It is interesting to see this sensationalism in all aspects of our society, not just when addressing controversy surrounding hunting. Medical science has had its fair share of sensationalism as well. As far back as 2001, the article “Sensationalism in the Media: When Scientists and Journalists May Be Complicit Collaborators” by David and Richard Ransohoff claims that “sensationalism may prevent the public from being knowledgeable participants in policy discussions about scientific issues.” Offering some insight into sensationalism in the hunting context, the article notes that “because democracies rely on an informed citizenry to debate and decide among policy choices, sensationalism may threaten effective involvement by desensitizing the public to information about medical science through repetitive cycles of excitement and disappointment.” A similar cynicism was called out in the reporting of political news as it is sometimes easier for journalists to report superficial controversies than to conduct deeper analyses of complicated problems.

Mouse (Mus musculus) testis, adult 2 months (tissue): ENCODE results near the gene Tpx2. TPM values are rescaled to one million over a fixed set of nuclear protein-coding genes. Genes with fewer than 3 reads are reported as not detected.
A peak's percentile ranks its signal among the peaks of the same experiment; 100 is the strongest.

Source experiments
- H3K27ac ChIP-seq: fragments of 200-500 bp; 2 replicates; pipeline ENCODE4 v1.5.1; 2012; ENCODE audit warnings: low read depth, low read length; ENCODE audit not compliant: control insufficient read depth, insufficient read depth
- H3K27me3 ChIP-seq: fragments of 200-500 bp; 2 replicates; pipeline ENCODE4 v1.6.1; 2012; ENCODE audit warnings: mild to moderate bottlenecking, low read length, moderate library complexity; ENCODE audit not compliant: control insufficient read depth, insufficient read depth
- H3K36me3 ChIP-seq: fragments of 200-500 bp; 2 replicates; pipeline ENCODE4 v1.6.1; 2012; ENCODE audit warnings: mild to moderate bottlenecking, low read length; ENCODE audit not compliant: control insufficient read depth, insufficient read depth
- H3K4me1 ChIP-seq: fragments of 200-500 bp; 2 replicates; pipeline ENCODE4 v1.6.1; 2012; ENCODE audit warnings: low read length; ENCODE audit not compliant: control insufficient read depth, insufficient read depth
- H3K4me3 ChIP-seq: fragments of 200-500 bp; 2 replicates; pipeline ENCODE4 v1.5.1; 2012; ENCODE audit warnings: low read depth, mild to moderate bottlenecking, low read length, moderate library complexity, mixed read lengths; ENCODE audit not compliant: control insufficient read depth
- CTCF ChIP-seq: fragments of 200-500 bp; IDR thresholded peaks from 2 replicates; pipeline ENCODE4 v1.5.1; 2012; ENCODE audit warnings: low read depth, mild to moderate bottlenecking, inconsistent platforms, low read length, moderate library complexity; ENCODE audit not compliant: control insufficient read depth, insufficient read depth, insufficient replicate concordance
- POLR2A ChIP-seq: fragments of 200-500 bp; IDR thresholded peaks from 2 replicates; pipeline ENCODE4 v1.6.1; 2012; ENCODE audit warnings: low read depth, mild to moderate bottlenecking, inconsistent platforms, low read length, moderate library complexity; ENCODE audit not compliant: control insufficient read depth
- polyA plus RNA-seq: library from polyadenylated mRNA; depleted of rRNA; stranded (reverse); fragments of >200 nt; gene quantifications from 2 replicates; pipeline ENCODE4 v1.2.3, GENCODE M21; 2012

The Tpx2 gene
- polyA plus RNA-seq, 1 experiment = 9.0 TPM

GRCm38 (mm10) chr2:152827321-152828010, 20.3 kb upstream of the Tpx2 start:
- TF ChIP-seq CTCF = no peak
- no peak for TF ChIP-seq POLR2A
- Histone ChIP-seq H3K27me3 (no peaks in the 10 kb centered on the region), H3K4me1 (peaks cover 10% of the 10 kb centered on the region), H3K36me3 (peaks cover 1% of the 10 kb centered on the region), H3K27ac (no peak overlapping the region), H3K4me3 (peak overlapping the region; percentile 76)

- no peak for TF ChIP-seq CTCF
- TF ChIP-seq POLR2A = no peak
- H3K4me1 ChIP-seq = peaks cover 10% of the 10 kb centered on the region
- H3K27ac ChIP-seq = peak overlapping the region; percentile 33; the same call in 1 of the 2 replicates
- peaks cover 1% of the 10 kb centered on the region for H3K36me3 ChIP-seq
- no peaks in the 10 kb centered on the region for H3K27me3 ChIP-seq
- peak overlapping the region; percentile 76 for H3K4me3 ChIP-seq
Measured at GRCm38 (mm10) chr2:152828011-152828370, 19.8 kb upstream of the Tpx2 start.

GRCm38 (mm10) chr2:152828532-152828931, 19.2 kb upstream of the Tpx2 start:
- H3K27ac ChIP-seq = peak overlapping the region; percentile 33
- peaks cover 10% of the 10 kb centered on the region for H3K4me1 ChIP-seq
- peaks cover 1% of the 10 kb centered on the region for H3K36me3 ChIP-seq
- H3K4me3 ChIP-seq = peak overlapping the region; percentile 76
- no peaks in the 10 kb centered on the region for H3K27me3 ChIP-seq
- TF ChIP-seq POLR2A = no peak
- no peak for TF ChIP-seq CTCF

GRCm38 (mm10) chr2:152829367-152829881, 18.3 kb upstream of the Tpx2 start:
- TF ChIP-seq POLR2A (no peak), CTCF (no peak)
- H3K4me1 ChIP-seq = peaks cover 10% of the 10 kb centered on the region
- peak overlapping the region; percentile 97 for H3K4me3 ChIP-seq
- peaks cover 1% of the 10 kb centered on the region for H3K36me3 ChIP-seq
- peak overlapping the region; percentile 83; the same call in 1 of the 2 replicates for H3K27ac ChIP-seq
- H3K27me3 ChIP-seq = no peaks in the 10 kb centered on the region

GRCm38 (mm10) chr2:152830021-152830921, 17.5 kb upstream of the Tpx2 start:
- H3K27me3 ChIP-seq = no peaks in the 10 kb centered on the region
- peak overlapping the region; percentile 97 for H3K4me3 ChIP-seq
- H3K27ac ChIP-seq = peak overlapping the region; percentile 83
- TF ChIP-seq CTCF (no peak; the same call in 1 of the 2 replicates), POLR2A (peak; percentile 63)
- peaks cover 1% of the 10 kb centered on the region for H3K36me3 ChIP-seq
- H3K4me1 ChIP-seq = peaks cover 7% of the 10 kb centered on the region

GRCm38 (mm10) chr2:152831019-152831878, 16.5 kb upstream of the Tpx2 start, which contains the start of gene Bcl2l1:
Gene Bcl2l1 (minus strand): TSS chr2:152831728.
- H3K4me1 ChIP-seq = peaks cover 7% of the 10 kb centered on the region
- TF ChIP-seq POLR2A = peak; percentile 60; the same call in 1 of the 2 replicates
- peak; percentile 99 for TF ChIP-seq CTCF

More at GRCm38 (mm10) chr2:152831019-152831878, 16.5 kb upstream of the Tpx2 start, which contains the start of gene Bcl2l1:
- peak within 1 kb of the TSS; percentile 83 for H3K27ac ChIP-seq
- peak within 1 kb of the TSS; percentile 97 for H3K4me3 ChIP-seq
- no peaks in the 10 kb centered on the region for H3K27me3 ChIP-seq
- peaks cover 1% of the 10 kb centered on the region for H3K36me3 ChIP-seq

The article calls out the trend toward tabloidization, trivialization, sensationalism and dumbing down in science writing and how it may drive away readers and viewers. “In politics and biomedicine, the complexity of a problem may be sacrificed to the expediency of a simple and gripping story,” it notes. “Without recognizing these tactics, we may not be prepared to respond appropriately.”